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Georgia Bioterror Suspects to Appear in Court

Two members of a fringe Georgia militia accused of plotting to develop a lethal biotoxin for use in attacks aimed at bringing down the government are due to appear in federal court on Wednesday, the Associated Press reported (see GSN, Nov. 3).

The bond hearing will take place at the federal courthouse in Gainesville, Ga.

Ray Adams and Samuel Clump have been charged with plotting to produce ricin, using castor beans that Adams allegedly grew in his yard and provided to Clump. The men purportedly discussed spraying the biotoxin from a vehicle traveling along major highways, according to previous reports. Their fellow militia members, Dan Roberts and Frederick Thomas, are accused of scheming to build a bomb. All of the accused are senior citizens.

If the accused are found guilty, they could be sentenced to 10 years or more behind bars. Family members assert that the accusations are without merit (Greg Bluestein, Associated Press/Boston Globe, Nov. 9).

Analysts think that while the alleged perpetrators might have developed a small amount of ricin, it likely was not enough to injure or kill large quantities of people, the Atlanta Journal-Constitution reported on Tuesday.

Ricin is deadly in even trace amounts and there is no known antidote. Its potential applications as a biological weapon have been considered by various terrorist groups, due to the relative ease of acquiring the ingredients and directions needed to produce the toxin. But state-level biological warfare programs have historically stumbled in the attempt to turn ricin into a powder that could easily be disseminated.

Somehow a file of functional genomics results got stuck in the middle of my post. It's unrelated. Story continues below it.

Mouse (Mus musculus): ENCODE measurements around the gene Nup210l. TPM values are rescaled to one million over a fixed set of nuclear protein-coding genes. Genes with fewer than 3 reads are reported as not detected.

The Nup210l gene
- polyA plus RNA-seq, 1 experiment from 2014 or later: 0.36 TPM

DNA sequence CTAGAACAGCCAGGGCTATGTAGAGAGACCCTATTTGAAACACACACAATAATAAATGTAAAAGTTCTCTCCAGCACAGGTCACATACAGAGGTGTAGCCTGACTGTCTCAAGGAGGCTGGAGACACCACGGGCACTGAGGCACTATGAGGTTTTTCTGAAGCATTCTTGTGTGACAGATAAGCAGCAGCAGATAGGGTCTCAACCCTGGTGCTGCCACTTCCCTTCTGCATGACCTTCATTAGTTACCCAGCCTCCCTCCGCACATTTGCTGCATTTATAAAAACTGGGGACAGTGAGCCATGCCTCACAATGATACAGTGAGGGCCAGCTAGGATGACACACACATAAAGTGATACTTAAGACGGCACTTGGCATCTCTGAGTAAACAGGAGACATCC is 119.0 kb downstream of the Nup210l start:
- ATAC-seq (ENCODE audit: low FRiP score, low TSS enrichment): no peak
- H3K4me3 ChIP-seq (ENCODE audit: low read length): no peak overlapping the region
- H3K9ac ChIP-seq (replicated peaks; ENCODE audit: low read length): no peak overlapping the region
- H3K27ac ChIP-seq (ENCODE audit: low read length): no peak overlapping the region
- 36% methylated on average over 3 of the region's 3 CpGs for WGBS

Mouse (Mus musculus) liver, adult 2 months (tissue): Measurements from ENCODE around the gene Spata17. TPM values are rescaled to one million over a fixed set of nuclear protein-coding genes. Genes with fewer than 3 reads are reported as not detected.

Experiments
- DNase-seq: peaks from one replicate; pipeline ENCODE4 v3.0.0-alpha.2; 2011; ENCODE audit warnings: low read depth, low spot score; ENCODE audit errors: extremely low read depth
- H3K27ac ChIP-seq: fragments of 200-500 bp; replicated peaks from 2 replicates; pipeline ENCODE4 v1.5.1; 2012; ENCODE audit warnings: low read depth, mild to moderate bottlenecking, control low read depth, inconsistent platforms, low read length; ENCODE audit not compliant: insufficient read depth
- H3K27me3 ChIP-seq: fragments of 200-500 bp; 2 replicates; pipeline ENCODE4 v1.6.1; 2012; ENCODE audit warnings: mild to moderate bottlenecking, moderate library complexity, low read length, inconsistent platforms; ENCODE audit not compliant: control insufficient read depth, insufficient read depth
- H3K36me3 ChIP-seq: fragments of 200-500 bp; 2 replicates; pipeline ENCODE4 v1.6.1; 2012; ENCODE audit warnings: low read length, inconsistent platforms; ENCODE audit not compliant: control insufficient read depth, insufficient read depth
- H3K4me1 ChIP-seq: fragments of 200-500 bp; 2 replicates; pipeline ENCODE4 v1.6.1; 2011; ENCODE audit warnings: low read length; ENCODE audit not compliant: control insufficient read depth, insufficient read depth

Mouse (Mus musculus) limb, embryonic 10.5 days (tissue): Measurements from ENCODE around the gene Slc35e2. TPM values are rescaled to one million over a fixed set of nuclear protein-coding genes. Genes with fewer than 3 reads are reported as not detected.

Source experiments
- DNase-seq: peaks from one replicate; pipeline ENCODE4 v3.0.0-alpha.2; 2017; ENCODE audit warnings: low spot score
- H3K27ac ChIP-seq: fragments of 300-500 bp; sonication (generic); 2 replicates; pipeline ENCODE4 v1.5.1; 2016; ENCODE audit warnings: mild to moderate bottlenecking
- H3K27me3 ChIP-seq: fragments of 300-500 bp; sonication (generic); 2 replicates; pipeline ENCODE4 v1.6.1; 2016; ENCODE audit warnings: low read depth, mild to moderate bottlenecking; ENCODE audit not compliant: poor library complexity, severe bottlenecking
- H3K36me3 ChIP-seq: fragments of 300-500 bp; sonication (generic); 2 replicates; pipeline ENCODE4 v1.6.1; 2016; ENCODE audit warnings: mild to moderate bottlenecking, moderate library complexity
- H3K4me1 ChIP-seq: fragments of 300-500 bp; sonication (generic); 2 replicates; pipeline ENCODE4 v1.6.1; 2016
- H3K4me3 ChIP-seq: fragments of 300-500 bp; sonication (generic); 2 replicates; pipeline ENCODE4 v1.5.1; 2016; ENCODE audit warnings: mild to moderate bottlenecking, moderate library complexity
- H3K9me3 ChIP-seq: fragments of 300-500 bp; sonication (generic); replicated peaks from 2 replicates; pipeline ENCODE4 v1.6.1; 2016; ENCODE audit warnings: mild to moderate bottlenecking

"Ricin is a protein ... the more you purify it, the harder it is to keep around," said bioterrorism analyst George Smith. "People don't understand that."

The militia members allegedly had talked about purchasing supplies from area retailers and constructing exhaust vents. A cup containing "white powder" was listed as one of the items taken by authorities from the homes of the accused, according to a search warrant.

Still, had the men's alleged plot not been disrupted by the FBI, they potentially could have used ricin to poison a few people and used those attacks to fuel a widespread panic, experts said (Schneider/Leslie, Atlanta Journal-Constitution, Nov. 8).

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Georgia

This article provides an overview of Georgia’s historical and current policies relating to nuclear, chemical, biological and missile proliferation.

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